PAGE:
America is in the midst of a home-buying frenzy driven by some of the lowest interest rates ever and a supply of homes for sale that keeps lagging behind demand. There's also the pandemic's lingering effect: Many people want to continue working from home, increasing the need for more living space in bigger homes, while interest in living in the suburbs and beyond grows.
On top of that, many people still hold dear the American Dream of owning a place to call home -- whether it's a yard with a picket fence or a balcony with metal railings -- as an investment that builds wealth and a sense of commitment to home and community.
Homeownership growth now in the hands -- and pockets -- of the millennials
Even with affordability and supply limiting who can spend how much and where, research shows homeownership rates have been rising.
"To some extent ... interest in homeownership has been on a fairly consistent upward trajectory for several years as the post-recession economy improved," says a new report from Filterbuy titled, "Cities With the Highest (and Lowest) Homeownership Rates."
Ownership rates rose from about 65% in 1980 to a little more than 69% in 2005, then declined after the housing bust to about 63% in 2015. They now are back up to just under 66%, according to U.S. Census data analyzed by Filterbuy.
A big driver is demographics: That huge cohort of millennials -- people age 26 to 40 -- have put behind the scars of coming of age during the Great Recession and now find themselves in a financial position to start families and buy homes.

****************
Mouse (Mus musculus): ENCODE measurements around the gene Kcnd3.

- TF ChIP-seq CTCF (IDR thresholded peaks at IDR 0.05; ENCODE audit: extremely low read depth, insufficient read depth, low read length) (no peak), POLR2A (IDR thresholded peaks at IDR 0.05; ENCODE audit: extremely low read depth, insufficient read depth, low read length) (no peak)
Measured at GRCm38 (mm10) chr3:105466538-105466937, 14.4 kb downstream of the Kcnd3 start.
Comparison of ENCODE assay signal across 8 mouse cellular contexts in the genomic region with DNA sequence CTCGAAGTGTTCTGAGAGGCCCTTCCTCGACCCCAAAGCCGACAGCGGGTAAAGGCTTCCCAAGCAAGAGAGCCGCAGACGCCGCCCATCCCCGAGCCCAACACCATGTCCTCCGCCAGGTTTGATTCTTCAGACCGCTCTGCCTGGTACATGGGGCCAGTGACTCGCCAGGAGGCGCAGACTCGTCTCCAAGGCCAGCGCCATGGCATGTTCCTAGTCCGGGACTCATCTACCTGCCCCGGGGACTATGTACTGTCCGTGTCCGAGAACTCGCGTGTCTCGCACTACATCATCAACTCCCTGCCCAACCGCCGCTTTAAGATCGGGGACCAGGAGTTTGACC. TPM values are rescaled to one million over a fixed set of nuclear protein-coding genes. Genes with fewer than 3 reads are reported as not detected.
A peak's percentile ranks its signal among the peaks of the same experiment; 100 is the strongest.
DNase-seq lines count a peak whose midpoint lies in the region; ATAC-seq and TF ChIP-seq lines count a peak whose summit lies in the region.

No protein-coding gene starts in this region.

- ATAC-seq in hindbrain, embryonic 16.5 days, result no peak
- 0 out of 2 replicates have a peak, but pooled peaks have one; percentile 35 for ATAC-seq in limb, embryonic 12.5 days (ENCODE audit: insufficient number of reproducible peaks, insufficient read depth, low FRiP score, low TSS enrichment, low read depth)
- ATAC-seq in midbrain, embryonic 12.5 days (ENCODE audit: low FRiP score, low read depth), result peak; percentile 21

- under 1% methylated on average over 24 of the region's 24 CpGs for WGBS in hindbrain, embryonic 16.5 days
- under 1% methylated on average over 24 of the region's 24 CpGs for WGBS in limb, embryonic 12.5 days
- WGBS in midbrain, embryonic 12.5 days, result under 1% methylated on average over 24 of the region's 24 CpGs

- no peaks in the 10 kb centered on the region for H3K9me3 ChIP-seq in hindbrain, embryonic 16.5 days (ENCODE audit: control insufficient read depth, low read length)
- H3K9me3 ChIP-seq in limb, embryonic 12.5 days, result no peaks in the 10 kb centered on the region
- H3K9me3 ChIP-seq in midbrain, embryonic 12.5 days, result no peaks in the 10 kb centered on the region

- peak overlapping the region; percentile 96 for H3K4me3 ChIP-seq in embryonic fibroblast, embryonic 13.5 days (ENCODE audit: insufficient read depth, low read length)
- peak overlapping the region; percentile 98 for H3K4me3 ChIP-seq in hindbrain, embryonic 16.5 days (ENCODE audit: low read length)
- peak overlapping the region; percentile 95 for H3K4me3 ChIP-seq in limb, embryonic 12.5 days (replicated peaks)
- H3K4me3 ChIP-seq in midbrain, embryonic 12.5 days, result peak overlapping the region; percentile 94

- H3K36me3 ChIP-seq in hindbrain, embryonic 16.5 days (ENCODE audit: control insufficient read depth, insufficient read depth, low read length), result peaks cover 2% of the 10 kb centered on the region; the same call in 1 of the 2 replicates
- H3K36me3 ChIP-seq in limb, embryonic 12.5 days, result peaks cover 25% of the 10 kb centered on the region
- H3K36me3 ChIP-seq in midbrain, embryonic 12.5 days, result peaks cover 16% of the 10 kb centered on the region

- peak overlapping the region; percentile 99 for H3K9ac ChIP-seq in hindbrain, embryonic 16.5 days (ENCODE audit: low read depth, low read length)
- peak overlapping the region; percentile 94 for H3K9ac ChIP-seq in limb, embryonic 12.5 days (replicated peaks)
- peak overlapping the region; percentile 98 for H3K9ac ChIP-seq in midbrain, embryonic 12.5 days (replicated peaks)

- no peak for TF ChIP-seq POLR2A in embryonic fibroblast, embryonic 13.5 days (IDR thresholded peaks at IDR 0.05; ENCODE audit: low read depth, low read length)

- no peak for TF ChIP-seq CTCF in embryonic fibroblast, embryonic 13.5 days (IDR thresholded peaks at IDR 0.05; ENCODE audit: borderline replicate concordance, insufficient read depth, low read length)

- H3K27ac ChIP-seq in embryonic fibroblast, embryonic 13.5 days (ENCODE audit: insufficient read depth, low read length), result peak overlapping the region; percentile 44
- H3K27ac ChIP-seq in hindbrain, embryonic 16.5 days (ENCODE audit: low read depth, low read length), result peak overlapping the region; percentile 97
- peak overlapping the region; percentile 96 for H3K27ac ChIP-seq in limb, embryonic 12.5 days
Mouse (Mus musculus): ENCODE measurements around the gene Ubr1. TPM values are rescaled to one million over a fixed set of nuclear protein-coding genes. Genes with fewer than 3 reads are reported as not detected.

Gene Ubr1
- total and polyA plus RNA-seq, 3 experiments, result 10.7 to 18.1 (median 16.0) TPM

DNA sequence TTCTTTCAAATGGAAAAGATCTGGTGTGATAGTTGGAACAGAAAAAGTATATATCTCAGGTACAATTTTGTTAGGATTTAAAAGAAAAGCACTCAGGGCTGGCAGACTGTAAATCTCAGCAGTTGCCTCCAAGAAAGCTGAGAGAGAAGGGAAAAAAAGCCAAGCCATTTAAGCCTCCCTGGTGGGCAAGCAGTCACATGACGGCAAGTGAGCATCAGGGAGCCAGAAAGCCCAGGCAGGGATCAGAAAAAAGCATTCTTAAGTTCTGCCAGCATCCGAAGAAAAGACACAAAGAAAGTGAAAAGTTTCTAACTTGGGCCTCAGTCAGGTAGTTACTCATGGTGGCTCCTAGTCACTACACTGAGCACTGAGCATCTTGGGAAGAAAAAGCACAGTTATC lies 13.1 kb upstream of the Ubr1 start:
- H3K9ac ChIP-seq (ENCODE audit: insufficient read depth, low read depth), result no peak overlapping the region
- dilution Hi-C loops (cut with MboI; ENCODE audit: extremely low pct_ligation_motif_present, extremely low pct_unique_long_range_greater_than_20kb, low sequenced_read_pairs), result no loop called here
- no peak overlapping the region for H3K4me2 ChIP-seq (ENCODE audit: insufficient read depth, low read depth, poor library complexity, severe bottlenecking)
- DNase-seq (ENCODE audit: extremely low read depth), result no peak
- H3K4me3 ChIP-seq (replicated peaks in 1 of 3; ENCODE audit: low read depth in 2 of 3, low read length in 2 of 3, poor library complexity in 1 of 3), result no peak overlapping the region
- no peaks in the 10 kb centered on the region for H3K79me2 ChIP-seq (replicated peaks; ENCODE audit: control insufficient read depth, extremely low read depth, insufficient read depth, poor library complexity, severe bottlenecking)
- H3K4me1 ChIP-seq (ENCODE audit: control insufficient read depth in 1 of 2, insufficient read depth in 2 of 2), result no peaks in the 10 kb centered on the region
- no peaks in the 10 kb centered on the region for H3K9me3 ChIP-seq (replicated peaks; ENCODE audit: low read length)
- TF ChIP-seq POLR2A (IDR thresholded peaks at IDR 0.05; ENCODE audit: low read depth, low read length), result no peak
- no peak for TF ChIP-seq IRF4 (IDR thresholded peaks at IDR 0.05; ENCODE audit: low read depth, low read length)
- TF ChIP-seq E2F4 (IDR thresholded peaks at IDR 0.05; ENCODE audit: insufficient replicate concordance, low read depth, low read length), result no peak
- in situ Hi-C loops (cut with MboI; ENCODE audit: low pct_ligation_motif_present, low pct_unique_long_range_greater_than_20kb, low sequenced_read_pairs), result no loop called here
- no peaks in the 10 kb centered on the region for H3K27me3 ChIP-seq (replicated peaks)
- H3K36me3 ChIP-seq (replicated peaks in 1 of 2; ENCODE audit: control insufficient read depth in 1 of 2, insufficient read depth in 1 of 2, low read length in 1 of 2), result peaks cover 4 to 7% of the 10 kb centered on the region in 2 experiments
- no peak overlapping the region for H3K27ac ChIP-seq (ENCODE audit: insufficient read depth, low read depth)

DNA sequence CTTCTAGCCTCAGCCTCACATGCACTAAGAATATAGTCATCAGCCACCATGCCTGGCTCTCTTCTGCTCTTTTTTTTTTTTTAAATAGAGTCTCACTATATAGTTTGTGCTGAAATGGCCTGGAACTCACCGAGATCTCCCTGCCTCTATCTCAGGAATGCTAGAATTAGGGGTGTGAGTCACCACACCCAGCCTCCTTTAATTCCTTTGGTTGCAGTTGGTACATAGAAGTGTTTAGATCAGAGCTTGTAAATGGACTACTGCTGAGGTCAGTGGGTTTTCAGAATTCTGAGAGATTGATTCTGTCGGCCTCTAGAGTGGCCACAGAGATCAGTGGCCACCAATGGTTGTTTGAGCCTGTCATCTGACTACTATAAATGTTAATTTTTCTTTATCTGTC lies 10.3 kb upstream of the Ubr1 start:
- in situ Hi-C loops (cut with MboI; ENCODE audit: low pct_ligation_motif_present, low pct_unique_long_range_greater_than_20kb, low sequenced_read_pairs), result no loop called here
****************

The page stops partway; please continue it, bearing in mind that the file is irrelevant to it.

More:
So, where is this generation of buyers choosing to set up hearth and home?
Homeownership rates are edging up even in the lowest-ranking markets
Drawing on data from the Census Bureau, U.S. Bureau of Economic Analysis, and Zillow, Filterbuy examined the nation's 75 largest housing markets. The number-crunching placed Cape Coral-Fort Myers in southwest Florida at the top, with a 2020 homeownership rate of 77.4%, up 10.9 percentage points since 2016. Second was the Birmingham-Hoover market, Alabama's biggest metropolitan area, at 76%, up 7.3 percentage points since 2016.
The lowest homeownership rates were in the high-priced, heavily urban markets in and around San Francisco, Los Angeles, New York, and Honolulu, markets where housing is costly and renting is more common. At the bottom of the heap was the Los Angeles-Long Beach-Anaheim market at 48.5% homeownership, which was actually up 1.4 percentage points from 2016. Just behind that was New York-Newark at 50.9%, up half a percentage point in four years.
Generational and ethnic differences
There are still some big generational and ethnic differences in homeownership rates. The Filterbuy research found a very clear demarcation here: Homeownership was 39.1% for people under 35 but 62.7% for the next-oldest group, people ages 35 to 44. The rates then rise as ages do, up to 80% for Americans 65 and older.
But it's not just the young who lag in ownership rates. "Other demographic groups have struggled," the report said. For instance, Hispanic/Latino and Black Americans have homeownership rates of 50.1% and 45.1%, respectively. That compares to a rate of more than 75% for non-Hispanic white Americans.
Homeownership has long represented a way to build personal wealth, along with educational and income opportunity, which can then be passed to the next generation. Then there's the opposite effect: the inability to afford or otherwise not have access to homeownership can limit that ability to improve financial health through the power of this passive investment.
But beyond that, whether buying a home to occupy, rent or flip in a quick sale, a look at this kind of data can help inform any decision.